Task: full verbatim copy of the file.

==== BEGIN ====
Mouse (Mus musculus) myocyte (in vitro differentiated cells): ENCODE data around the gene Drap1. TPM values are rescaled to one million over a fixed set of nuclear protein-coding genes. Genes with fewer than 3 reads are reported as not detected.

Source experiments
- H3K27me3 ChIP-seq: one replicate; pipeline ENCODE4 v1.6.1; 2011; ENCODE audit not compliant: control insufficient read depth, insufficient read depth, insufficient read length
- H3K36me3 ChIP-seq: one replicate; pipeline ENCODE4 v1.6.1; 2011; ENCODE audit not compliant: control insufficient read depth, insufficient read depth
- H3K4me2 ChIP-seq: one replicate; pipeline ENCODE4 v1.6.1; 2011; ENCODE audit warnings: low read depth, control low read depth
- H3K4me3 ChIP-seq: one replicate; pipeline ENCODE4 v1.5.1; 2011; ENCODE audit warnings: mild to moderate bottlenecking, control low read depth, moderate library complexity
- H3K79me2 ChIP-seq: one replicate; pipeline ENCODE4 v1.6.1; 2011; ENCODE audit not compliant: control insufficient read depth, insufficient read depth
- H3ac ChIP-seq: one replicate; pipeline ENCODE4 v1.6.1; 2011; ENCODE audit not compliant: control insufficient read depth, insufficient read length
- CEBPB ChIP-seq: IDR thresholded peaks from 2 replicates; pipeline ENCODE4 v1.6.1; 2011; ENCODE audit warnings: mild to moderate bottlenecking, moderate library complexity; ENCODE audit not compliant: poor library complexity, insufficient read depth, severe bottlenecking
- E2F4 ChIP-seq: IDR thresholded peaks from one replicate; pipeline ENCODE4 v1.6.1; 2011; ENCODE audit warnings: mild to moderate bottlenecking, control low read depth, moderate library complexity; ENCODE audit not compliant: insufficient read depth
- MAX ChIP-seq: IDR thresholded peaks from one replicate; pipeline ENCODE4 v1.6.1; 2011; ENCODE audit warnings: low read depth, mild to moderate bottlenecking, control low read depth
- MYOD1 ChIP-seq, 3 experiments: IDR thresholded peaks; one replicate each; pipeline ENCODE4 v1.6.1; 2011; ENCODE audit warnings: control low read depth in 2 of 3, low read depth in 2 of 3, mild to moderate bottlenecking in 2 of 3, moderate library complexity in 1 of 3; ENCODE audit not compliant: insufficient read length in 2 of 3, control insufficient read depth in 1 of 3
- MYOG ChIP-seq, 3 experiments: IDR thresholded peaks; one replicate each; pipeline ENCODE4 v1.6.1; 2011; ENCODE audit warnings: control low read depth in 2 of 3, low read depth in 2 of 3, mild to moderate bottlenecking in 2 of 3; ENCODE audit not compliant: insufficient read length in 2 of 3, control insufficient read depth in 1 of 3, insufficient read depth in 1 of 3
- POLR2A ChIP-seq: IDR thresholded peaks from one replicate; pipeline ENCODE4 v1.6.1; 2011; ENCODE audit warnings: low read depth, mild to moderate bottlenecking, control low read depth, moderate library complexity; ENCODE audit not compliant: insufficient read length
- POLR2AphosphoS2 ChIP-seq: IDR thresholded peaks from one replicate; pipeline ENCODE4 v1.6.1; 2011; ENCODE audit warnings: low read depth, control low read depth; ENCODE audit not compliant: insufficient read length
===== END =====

Mouse (Mus musculus) myocyte (in vitro differentiated cells): ENCODE data around the gene Drap1. TPM values are rescaled to one million over a fixed set of nuclear protein-coding genes. Genes with fewer than 3 reads are reported as not detected.

Source experiments
- H3K27me3 ChIP-seq: one replicate; pipeline ENCODE4 v1.6.1; 2011; ENCODE audit not compliant: control insufficient read depth, insufficient read depth, insufficient read length
- H3K36me3 ChIP-seq: one replicate; pipeline ENCODE4 v1.6.1; 2011; ENCODE audit not compliant: control insufficient read depth, insufficient read depth
- H3K4me2 ChIP-seq: one replicate; pipeline ENCODE4 v1.6.1; 2011; ENCODE audit warnings: low read depth, control low read depth
- H3K4me3 ChIP-seq: one replicate; pipeline ENCODE4 v1.5.1; 2011; ENCODE audit warnings: mild to moderate bottlenecking, control low read depth, moderate library complexity
- H3K79me2 ChIP-seq: one replicate; pipeline ENCODE4 v1.6.1; 2011; ENCODE audit not compliant: control insufficient read depth, insufficient read depth
- H3ac ChIP-seq: one replicate; pipeline ENCODE4 v1.6.1; 2011; ENCODE audit not compliant: control insufficient read depth, insufficient read length
- CEBPB ChIP-seq: IDR thresholded peaks from 2 replicates; pipeline ENCODE4 v1.6.1; 2011; ENCODE audit warnings: mild to moderate bottlenecking, moderate library complexity; ENCODE audit not compliant: poor library complexity, insufficient read depth, severe bottlenecking
- E2F4 ChIP-seq: IDR thresholded peaks from one replicate; pipeline ENCODE4 v1.6.1; 2011; ENCODE audit warnings: mild to moderate bottlenecking, control low read depth, moderate library complexity; ENCODE audit not compliant: insufficient read depth
- MAX ChIP-seq: IDR thresholded peaks from one replicate; pipeline ENCODE4 v1.6.1; 2011; ENCODE audit warnings: low read depth, mild to moderate bottlenecking, control low read depth
- MYOD1 ChIP-seq, 3 experiments: IDR thresholded peaks; one replicate each; pipeline ENCODE4 v1.6.1; 2011; ENCODE audit warnings: control low read depth in 2 of 3, low read depth in 2 of 3, mild to moderate bottlenecking in 2 of 3, moderate library complexity in 1 of 3; ENCODE audit not compliant: insufficient read length in 2 of 3, control insufficient read depth in 1 of 3
- MYOG ChIP-seq, 3 experiments: IDR thresholded peaks; one replicate each; pipeline ENCODE4 v1.6.1; 2011; ENCODE audit warnings: control low read depth in 2 of 3, low read depth in 2 of 3, mild to moderate bottlenecking in 2 of 3; ENCODE audit not compliant: insufficient read length in 2 of 3, control insufficient read depth in 1 of 3, insufficient read depth in 1 of 3
- POLR2A ChIP-seq: IDR thresholded peaks from one replicate; pipeline ENCODE4 v1.6.1; 2011; ENCODE audit warnings: low read depth, mild to moderate bottlenecking, control low read depth, moderate library complexity; ENCODE audit not compliant: insufficient read length
- POLR2AphosphoS2 ChIP-seq: IDR thresholded peaks from one replicate; pipeline ENCODE4 v1.6.1; 2011; ENCODE audit warnings: low read depth, control low read depth; ENCODE audit not compliant: insufficient read length